Turkey's President Abdallah Gul is making the first visit to Iraq by a Turkish head of state in 33 years. Both Iraqi President Jalal Talabani and Turkish President Gul were all smiles for the historic occasion.
Mr. Talabani, who is an ethnic Kurd, and whose Patriotic Union of Kurdistan party (PUK) is the smaller of Kurdistan's two major parties, has been mediating between other Kurdish leaders to put an end to the terror activities of the Kurdish Worker's Party (PKK), which have long angered Ankara.
The PKK, which has bases in northern Iraq, conducts frequent raids inside Turkey, provoking periodic Turkish cross-border reprisals. The PKK's leader, Abdallah Ocalan, is imprisoned in Turkey and has been sentenced to death on terror charges.
During a joint press conference in Baghdad, Iraqi President Talabani told Turkish President Gul that Iraq would do everything to put a stop to the PKK's military activities, pleading in return for more freedoms for Turkey's own Kurdish minority.
Mr. Talabani, addressing the PKK directly, insisted that it had one of two choices: either to end it is military activities, or to leave Iraqi territory. Mr. Talabani said Iraq's constitution bans armed activities on its soil.
"Any attacks on our democratic neighbor [Turkey] will be considered terrorist attacks and do a disservice to the [Kurdish] people they claim to be representing," he said, "The presence of PKK forces on Iraqi soil has harmed villagers from over 500 Kurdish town and the PKK must either lay down its arms or leave Iraq."
Turkish President Gul told Talabani that he hoped that with the support of Iraqi leaders, especially those from Kurdistan, it would be possible to eliminate the cross-border activities of the PKK.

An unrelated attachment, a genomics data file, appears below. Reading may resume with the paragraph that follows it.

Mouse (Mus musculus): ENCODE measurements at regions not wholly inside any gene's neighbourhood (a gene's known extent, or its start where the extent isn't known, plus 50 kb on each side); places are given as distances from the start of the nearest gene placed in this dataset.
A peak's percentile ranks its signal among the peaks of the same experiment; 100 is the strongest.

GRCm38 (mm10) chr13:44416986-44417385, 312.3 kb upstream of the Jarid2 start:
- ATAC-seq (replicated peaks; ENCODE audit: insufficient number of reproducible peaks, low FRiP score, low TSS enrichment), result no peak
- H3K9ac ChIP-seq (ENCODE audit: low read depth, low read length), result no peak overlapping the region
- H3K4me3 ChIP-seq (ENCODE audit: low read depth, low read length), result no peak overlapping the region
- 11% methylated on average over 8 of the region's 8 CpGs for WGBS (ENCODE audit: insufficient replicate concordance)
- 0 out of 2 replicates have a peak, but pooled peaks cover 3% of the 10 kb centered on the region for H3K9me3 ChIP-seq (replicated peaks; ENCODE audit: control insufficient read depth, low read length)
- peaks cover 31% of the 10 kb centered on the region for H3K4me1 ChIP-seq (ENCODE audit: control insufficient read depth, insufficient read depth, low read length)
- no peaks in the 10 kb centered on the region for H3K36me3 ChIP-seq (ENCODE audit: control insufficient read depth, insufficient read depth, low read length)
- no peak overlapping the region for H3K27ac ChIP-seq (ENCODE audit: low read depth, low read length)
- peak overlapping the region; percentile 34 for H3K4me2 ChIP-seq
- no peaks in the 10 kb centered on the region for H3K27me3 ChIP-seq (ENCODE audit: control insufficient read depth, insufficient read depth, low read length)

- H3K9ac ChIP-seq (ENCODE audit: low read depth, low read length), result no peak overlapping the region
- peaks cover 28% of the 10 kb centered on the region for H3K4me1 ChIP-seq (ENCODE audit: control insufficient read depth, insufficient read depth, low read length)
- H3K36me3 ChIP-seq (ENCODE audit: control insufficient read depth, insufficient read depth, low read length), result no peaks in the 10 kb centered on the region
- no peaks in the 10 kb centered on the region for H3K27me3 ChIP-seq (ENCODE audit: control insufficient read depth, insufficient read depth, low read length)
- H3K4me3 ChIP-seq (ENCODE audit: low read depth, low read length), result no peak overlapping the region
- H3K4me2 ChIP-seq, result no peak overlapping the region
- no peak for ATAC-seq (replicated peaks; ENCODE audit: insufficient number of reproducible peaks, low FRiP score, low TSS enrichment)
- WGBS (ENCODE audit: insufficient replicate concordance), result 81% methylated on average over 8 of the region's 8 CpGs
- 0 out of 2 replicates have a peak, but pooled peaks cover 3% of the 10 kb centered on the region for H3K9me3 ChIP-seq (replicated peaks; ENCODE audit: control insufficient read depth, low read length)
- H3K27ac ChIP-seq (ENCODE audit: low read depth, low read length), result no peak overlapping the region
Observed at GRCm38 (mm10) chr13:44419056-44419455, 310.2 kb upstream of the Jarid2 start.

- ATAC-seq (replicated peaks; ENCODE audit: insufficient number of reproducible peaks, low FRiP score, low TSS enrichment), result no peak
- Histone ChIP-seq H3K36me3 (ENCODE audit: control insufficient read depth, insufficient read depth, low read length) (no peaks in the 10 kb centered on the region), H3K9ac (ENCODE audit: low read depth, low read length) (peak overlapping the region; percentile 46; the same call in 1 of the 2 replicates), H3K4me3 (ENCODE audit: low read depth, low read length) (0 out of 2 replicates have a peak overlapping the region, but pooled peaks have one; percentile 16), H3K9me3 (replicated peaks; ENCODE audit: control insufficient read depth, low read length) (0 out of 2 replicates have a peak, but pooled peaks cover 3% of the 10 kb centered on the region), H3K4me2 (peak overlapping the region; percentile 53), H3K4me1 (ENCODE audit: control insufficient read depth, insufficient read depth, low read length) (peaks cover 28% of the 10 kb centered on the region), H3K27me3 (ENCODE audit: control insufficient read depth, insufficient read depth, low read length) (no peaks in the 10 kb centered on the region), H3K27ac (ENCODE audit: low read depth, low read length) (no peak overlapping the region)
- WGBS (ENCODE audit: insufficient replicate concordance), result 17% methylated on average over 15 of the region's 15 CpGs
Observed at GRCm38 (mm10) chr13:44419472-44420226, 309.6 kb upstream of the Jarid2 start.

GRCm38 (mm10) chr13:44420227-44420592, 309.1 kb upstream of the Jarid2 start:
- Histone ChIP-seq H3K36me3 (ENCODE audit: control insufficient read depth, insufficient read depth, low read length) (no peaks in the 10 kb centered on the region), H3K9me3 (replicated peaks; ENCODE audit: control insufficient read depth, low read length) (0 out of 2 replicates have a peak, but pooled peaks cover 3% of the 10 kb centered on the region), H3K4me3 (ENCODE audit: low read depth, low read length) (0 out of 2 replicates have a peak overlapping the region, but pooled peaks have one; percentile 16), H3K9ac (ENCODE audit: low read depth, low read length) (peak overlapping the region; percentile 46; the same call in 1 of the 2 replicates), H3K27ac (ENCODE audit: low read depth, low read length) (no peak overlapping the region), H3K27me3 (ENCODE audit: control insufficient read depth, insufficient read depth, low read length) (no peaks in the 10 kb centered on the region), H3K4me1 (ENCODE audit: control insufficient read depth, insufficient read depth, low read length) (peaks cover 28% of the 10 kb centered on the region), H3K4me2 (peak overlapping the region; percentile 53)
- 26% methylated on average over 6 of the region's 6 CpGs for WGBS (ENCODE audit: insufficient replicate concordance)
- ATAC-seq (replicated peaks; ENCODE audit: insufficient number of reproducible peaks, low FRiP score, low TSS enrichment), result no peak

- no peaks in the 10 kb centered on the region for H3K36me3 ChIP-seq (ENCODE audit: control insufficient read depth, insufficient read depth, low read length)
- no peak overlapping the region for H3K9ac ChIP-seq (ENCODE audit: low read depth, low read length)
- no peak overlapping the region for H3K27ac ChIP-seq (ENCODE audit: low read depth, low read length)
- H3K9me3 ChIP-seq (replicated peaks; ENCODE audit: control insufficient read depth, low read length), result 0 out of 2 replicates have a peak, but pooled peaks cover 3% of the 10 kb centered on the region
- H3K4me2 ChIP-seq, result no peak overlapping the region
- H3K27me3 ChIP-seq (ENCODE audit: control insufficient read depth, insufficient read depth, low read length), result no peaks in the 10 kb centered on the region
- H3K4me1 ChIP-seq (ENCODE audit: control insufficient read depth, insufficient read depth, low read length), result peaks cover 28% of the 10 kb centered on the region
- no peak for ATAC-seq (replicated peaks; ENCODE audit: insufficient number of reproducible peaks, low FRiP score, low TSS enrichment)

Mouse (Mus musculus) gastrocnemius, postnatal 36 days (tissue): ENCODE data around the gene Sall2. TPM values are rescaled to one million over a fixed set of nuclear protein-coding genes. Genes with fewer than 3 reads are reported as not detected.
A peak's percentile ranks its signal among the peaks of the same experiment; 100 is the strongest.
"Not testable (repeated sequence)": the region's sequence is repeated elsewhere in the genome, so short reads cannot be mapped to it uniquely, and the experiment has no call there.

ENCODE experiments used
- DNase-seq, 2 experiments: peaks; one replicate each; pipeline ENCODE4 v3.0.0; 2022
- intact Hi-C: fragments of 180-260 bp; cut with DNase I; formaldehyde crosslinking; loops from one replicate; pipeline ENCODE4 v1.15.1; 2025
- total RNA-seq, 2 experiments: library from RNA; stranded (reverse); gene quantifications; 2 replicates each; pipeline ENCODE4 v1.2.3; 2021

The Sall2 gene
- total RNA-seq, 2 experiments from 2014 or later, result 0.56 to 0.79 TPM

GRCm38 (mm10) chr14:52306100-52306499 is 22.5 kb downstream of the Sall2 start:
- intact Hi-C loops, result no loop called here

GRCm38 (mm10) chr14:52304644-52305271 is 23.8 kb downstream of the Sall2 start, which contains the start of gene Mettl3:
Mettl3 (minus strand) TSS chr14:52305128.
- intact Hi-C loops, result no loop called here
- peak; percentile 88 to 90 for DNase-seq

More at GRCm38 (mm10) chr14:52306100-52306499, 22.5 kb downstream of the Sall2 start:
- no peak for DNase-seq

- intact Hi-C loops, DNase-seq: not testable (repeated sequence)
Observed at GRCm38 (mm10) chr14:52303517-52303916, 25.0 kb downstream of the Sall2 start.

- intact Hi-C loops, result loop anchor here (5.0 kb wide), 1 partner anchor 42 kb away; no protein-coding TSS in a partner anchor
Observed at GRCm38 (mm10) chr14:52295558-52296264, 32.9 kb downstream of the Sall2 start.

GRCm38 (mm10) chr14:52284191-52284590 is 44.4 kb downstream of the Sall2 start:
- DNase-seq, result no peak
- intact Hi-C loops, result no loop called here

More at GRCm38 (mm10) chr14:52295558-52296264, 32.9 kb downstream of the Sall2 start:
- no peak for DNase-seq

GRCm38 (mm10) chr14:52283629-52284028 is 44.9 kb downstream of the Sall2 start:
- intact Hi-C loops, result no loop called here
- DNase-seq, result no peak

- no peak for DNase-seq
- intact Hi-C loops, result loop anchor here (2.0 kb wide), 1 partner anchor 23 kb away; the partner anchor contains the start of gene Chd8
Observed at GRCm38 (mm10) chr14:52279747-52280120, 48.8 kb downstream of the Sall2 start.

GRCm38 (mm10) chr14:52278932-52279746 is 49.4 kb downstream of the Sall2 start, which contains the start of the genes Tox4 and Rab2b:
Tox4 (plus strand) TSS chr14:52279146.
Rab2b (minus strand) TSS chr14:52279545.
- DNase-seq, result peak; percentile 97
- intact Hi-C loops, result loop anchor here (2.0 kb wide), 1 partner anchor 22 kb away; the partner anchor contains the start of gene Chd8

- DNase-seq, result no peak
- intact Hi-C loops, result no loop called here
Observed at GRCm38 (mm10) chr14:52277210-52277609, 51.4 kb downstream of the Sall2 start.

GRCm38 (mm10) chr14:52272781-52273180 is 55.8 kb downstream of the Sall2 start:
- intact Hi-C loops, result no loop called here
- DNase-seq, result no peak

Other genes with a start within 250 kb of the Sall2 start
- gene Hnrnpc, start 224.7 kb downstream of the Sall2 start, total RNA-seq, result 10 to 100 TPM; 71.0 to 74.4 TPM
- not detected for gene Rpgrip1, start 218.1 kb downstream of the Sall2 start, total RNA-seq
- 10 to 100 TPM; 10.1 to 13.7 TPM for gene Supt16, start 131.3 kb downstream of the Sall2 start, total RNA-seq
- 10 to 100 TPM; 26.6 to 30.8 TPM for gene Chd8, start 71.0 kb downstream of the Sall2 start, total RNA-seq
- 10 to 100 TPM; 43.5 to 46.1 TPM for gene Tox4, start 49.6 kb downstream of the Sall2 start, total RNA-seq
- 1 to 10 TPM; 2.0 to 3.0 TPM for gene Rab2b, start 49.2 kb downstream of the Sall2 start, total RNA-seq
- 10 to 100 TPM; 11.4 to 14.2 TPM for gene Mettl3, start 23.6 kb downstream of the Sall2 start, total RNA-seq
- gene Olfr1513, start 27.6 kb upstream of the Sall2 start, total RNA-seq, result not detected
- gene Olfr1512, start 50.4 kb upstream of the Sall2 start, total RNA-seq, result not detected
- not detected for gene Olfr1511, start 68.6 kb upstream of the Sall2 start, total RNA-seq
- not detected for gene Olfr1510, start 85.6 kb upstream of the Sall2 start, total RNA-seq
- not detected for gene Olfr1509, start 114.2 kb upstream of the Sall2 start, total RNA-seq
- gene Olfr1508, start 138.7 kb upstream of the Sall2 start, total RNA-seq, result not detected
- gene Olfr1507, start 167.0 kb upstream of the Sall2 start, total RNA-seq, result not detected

"It is our belief that within the framework of Iraq's central government, alongside our Kurdish brethren of Iraq's Kurdish regional government we have reached an understanding to put an end, together, to the [terrorist] activities [of the PKK] ...," he said.
The French Press Agency reported that Gul would also be meeting, separately, with the head of the Kurdish regional government, Nechirvan Barzani to discuss how the new accord would be implemented.
Gul is also scheduled to meet with Iraqi Prime Minister Nouri al-Maliki, Tuesday, to discuss closer economic ties between Ankara and Baghdad.
The PKK has long been a bone of contention between both sides and prevented economic cooperation. Trade between both countries is approximately $3 billion a year.
Last week, President Talabani visited Istanbul to urge Turkish leaders to approve an amnesty for Kurdish rebels, as well as according more cultural freedom to its own Kurdish minority, as part of the framework of a deal to end the PKK's terror activities.